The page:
And she's lived long enough to know how to please a man in ways her daughter could never dream of. (Young men, you have something to look forward to!) 

Older women are forthright and honest. They'll tell you right off that you are a jerk if you're acting like one. A young woman will say nothing, caring what you might think of her. An older woman doesn't give a damn. 

An older, single woman usually has had her fill of "meaningful relationships" and "commitment." Can't relate? Can't commit? She could care less. The last thing she needs in her life is another dopey, clingy, whiny, dependent lover! 

Older women are dignified. They seldom contemplate having a screaming match with you at the opera or in the middle of an expensive restaurant. Of course, if you deserve it, they won't hesitate to shoot you if they think they can get away with it. 

Most older women cook well. They care about cleanliness. They're generous with praise, often undeserved. 

An older woman has the self-assurance to introduce you to her women friends. A young woman with a man often will ignore even her best friend because she doesn't trust the guy with other women. The older woman couldn't care less.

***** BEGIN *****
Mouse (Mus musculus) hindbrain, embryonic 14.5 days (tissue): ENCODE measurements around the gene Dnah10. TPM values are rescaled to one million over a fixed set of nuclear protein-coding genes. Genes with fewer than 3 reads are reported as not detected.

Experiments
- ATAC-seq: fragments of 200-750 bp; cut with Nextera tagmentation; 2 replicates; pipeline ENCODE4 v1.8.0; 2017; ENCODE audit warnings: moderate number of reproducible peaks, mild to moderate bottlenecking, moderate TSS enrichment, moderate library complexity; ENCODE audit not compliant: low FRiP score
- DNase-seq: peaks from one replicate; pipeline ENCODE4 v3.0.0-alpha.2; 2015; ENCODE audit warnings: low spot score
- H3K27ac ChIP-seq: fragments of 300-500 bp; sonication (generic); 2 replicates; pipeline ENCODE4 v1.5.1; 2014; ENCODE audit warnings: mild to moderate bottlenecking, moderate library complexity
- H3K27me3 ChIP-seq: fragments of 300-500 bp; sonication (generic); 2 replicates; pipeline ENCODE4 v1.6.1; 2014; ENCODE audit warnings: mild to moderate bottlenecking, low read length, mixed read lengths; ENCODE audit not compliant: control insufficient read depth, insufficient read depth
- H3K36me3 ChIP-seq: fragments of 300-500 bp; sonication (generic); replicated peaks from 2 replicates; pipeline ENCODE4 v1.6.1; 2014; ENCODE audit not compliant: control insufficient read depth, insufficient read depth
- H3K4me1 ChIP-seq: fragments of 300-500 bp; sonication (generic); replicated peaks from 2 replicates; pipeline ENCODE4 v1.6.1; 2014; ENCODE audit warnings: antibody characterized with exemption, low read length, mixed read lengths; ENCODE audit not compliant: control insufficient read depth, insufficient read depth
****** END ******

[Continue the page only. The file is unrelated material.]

Women get psychic as they age. You never have to confess your sins to an older woman. They always just know. 

Yes, we geezers praise older women for a multitude of reasons. These are but a few. Unfortunately, it's not reciprocal. For every stunning, smart, well-coifed babe of 70 there's a bald, paunchy relic in yellow pants making a fool of himself with some 22-year-old waitress. 

Ladies, I apologize for us. That men are genetically inferior is no secret. Count your blessings that we die off at a far younger age, leaving you the best part of your lives to enjoy and appreciate the exquisite woman you've become. Without the distraction of some demanding old fart clinging and whining his way into your serenity.

*Written by Frank Keiser

Crock Pot Strawberry Cobbler

  • 4 cups sliced strawberries or other fresh fruit
  • 1 stick butter, melted
  • 1 1/2 cups sugar, divided
  • 2 cups white whole wheat flour, divided
  • 1 1/2 tablespoons baking powder
  • 1/2 teaspoon kosher salt
  • 1 1/4 cups milk
  1. Spray bottom and sides of crock pot with cooking spray.
  2. In a medium size bowl, mix 1/2 cup sugar with 1/2 cup flour with strawberries and toss. Pour into crock pot.
  3. In the same bowl, mix remaining 1 1/2 cups flour, remaining 1 cup sugar, baking powder and salt and melted butter. Add milk and whisk until smooth.
  4. Pour batter over strawberries. Do not stir.
  5. Crock on low for 2 hours or until crust is done and bubbly.
  6. Serve warm with ice cream or whipped topping.